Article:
H. 22 in. (55.9 cm.)
Rogers Fund, 1998 (1998.209)
This masterful portrait bust represents a vigorous middle-aged man who turns his head slightly to his right and stares into the distance with a critical, penetrating gaze. The broad, square face is carefully modeled; wide furrows cut into the low forehead and at the corners of the eyes add to the intensity of the expression. One assumes that the sitter was a contemporary man in the guise of a thinker, rather than this being a portrait of a practicing philosopher.
The style of the sculpture is firmly rooted in the Hadrian (r. 11738 A.D.), but the elegant, restrained calm associated with the best Hadrianic production has been replaced by expressive, forceful agitation, a trait first encountered in the Antonine period (13893 A.D.) (33.11.3). The work is a splendid example of psychological portraiture and exudes a sense of abrupt nervousness that finds close parallels in other Antonine characterizations.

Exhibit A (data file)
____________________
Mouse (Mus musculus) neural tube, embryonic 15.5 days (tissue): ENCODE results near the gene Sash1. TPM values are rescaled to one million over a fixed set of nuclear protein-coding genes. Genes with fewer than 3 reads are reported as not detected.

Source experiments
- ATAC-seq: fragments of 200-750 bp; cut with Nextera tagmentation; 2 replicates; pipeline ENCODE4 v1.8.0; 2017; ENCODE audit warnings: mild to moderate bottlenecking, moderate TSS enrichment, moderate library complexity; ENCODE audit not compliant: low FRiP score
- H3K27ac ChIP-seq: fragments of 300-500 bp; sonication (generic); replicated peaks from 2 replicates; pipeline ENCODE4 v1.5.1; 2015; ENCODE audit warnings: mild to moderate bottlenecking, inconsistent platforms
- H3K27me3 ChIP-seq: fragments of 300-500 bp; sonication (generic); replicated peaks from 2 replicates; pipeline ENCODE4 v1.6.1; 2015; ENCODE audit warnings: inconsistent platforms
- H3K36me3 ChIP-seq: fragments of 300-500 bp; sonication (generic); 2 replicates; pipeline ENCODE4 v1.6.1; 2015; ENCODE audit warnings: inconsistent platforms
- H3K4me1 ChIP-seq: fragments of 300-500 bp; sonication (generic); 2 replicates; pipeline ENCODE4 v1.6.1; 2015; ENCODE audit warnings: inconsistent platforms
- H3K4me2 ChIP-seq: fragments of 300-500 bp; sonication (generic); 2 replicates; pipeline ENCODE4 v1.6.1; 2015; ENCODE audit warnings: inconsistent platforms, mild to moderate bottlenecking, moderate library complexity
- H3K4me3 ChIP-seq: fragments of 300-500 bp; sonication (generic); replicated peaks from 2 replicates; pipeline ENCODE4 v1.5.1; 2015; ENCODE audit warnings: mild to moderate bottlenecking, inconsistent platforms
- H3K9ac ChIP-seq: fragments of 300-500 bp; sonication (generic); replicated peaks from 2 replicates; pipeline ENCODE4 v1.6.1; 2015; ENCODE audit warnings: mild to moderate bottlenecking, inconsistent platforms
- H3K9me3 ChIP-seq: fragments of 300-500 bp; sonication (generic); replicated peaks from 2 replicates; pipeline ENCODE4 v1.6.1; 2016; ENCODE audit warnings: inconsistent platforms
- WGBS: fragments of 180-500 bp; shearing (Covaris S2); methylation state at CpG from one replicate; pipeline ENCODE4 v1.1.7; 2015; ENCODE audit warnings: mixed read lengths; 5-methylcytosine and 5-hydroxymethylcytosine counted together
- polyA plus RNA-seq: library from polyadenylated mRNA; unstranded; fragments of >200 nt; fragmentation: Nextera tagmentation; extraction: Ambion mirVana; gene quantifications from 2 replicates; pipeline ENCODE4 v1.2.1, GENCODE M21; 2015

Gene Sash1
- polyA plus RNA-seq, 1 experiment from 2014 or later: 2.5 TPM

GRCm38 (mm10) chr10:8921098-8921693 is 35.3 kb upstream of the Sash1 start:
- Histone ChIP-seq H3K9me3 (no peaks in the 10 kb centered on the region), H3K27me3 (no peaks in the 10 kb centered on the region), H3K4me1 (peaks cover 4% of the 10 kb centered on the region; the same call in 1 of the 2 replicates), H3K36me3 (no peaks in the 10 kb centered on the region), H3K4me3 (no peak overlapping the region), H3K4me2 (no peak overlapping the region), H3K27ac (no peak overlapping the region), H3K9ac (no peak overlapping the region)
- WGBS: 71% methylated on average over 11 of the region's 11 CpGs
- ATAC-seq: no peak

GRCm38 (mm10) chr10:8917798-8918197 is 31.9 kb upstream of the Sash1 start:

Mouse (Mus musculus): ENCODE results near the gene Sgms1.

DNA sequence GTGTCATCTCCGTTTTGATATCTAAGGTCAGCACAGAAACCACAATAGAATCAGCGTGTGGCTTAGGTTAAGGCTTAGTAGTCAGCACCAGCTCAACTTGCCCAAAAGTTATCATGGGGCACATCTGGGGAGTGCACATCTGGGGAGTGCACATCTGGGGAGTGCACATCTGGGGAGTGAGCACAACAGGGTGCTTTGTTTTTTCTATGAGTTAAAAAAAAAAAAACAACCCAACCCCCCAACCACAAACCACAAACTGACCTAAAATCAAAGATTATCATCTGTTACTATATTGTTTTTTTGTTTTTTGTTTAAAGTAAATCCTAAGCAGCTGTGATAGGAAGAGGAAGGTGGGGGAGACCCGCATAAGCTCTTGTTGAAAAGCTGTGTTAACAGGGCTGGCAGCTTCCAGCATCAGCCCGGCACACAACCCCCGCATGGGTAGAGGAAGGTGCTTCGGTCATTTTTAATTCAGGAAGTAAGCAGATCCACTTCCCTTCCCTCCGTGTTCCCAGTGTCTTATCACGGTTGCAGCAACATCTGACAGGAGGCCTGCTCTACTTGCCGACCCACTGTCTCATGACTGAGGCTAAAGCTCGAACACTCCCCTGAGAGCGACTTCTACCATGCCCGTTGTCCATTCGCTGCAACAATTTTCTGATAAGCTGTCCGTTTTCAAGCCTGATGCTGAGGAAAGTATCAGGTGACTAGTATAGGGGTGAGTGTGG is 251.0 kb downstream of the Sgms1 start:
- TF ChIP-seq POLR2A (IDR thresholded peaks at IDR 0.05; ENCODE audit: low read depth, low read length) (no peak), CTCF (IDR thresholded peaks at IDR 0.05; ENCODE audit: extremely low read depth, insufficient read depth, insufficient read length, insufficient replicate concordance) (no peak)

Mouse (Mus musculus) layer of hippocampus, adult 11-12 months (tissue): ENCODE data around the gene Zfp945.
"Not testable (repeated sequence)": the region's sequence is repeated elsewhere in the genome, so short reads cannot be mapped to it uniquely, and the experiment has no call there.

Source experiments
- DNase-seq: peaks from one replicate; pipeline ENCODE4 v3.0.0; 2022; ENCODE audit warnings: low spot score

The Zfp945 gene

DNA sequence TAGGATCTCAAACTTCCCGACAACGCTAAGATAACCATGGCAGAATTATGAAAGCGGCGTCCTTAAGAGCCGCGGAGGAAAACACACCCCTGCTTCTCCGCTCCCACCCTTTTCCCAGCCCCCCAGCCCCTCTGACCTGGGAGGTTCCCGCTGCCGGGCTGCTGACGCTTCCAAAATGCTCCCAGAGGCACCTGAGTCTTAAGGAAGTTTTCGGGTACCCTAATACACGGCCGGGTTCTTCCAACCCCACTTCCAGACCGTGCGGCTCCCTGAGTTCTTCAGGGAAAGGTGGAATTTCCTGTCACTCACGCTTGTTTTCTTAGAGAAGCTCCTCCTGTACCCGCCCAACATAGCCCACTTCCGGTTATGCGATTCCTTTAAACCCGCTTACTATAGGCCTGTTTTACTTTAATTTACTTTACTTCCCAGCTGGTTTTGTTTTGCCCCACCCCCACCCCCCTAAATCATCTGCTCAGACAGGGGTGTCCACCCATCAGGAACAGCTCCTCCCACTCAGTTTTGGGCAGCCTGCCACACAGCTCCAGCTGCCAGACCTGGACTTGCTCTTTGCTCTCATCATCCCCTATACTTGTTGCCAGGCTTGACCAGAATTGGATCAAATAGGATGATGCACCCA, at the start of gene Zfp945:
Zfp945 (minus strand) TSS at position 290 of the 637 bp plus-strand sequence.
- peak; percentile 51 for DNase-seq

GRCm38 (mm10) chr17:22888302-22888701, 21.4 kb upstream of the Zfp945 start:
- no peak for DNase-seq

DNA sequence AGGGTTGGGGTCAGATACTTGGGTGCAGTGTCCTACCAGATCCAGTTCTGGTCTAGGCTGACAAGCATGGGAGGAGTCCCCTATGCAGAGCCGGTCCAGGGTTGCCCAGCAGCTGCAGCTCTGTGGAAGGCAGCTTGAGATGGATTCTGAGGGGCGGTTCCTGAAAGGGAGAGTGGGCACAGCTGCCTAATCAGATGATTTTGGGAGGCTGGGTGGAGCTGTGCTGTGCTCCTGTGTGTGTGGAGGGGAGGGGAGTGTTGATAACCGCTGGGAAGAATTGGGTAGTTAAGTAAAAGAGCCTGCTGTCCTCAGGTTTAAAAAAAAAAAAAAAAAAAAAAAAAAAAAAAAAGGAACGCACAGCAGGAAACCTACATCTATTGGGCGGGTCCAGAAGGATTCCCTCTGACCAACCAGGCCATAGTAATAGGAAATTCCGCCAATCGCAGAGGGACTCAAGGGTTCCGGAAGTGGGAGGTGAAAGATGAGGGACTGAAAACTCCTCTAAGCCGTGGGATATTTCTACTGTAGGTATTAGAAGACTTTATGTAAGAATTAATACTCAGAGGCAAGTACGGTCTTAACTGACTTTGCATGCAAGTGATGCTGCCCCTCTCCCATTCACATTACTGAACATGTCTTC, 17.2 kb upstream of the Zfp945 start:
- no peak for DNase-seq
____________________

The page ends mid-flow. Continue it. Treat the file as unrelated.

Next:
The back of the bust was not hollowed out to provide for a supporting pillar and base. Moreover, the lower edge of the bust approximates the segment of a circle close to two feet in diameter. One may thus conclude that the bust was an imago clipeata (circular portrait bust), originally framed within a circular molding and intended to be viewed from below.